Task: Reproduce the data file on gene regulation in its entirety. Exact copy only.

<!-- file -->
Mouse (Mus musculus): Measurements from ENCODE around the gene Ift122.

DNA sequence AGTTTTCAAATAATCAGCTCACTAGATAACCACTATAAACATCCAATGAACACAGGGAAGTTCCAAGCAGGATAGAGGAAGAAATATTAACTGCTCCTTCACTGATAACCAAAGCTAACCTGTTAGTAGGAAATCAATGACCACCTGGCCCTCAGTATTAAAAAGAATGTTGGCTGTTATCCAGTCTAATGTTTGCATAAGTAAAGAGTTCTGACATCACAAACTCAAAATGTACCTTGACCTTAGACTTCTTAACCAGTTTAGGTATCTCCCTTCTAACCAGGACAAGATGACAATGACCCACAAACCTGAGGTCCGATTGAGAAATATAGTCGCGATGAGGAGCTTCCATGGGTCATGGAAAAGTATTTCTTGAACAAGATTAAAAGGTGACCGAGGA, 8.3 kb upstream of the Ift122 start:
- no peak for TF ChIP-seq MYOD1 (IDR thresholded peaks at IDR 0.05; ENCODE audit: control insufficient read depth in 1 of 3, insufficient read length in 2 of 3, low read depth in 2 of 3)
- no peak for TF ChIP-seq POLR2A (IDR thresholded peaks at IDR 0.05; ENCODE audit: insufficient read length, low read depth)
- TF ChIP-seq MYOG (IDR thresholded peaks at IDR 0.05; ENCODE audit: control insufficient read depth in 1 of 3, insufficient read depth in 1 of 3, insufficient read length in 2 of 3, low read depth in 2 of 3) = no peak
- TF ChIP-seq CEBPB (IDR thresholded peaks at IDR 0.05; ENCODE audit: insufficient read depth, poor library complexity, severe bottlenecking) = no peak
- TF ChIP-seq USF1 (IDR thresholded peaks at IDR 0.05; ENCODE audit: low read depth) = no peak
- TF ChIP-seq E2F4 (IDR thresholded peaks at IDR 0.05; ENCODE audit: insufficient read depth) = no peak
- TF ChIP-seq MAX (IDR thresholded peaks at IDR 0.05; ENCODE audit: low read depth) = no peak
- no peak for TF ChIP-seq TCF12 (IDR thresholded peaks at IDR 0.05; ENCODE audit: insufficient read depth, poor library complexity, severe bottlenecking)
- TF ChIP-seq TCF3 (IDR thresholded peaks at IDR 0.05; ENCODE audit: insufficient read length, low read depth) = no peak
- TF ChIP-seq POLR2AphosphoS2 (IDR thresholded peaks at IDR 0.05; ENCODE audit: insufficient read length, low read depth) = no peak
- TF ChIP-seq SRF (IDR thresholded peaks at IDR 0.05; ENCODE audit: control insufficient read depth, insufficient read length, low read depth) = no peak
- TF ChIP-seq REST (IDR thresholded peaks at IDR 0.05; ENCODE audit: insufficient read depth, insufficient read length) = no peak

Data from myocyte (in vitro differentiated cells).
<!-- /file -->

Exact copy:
Mouse (Mus musculus): Measurements from ENCODE around the gene Ift122.

DNA sequence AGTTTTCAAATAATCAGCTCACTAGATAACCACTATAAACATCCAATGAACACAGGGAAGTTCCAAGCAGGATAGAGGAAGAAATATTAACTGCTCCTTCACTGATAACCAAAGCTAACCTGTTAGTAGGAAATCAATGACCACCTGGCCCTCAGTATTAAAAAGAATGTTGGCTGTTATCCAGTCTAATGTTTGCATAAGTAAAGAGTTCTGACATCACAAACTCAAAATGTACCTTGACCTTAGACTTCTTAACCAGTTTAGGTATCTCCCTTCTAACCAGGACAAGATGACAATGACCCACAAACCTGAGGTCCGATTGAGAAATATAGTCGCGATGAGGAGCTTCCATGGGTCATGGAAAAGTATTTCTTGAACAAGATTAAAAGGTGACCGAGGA, 8.3 kb upstream of the Ift122 start:
- no peak for TF ChIP-seq MYOD1 (IDR thresholded peaks at IDR 0.05; ENCODE audit: control insufficient read depth in 1 of 3, insufficient read length in 2 of 3, low read depth in 2 of 3)
- no peak for TF ChIP-seq POLR2A (IDR thresholded peaks at IDR 0.05; ENCODE audit: insufficient read length, low read depth)
- TF ChIP-seq MYOG (IDR thresholded peaks at IDR 0.05; ENCODE audit: control insufficient read depth in 1 of 3, insufficient read depth in 1 of 3, insufficient read length in 2 of 3, low read depth in 2 of 3) = no peak
- TF ChIP-seq CEBPB (IDR thresholded peaks at IDR 0.05; ENCODE audit: insufficient read depth, poor library complexity, severe bottlenecking) = no peak
- TF ChIP-seq USF1 (IDR thresholded peaks at IDR 0.05; ENCODE audit: low read depth) = no peak
- TF ChIP-seq E2F4 (IDR thresholded peaks at IDR 0.05; ENCODE audit: insufficient read depth) = no peak
- TF ChIP-seq MAX (IDR thresholded peaks at IDR 0.05; ENCODE audit: low read depth) = no peak
- no peak for TF ChIP-seq TCF12 (IDR thresholded peaks at IDR 0.05; ENCODE audit: insufficient read depth, poor library complexity, severe bottlenecking)
- TF ChIP-seq TCF3 (IDR thresholded peaks at IDR 0.05; ENCODE audit: insufficient read length, low read depth) = no peak
- TF ChIP-seq POLR2AphosphoS2 (IDR thresholded peaks at IDR 0.05; ENCODE audit: insufficient read length, low read depth) = no peak
- TF ChIP-seq SRF (IDR thresholded peaks at IDR 0.05; ENCODE audit: control insufficient read depth, insufficient read length, low read depth) = no peak
- TF ChIP-seq REST (IDR thresholded peaks at IDR 0.05; ENCODE audit: insufficient read depth, insufficient read length) = no peak

Data from myocyte (in vitro differentiated cells).